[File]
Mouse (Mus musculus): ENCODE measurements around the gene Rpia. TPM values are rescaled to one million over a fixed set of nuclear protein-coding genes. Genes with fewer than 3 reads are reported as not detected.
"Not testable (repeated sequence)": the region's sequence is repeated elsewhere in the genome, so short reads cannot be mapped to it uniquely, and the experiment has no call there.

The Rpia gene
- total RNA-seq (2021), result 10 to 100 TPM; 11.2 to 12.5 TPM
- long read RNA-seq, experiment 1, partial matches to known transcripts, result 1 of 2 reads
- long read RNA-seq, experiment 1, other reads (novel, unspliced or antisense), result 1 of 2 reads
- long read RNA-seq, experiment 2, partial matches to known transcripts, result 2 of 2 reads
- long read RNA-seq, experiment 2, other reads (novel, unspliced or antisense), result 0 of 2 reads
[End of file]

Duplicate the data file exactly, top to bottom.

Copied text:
Mouse (Mus musculus): ENCODE measurements around the gene Rpia. TPM values are rescaled to one million over a fixed set of nuclear protein-coding genes. Genes with fewer than 3 reads are reported as not detected.
"Not testable (repeated sequence)": the region's sequence is repeated elsewhere in the genome, so short reads cannot be mapped to it uniquely, and the experiment has no call there.

The Rpia gene
- total RNA-seq (2021), result 10 to 100 TPM; 11.2 to 12.5 TPM
- long read RNA-seq, experiment 1, partial matches to known transcripts, result 1 of 2 reads
- long read RNA-seq, experiment 1, other reads (novel, unspliced or antisense), result 1 of 2 reads
- long read RNA-seq, experiment 2, partial matches to known transcripts, result 2 of 2 reads
- long read RNA-seq, experiment 2, other reads (novel, unspliced or antisense), result 0 of 2 reads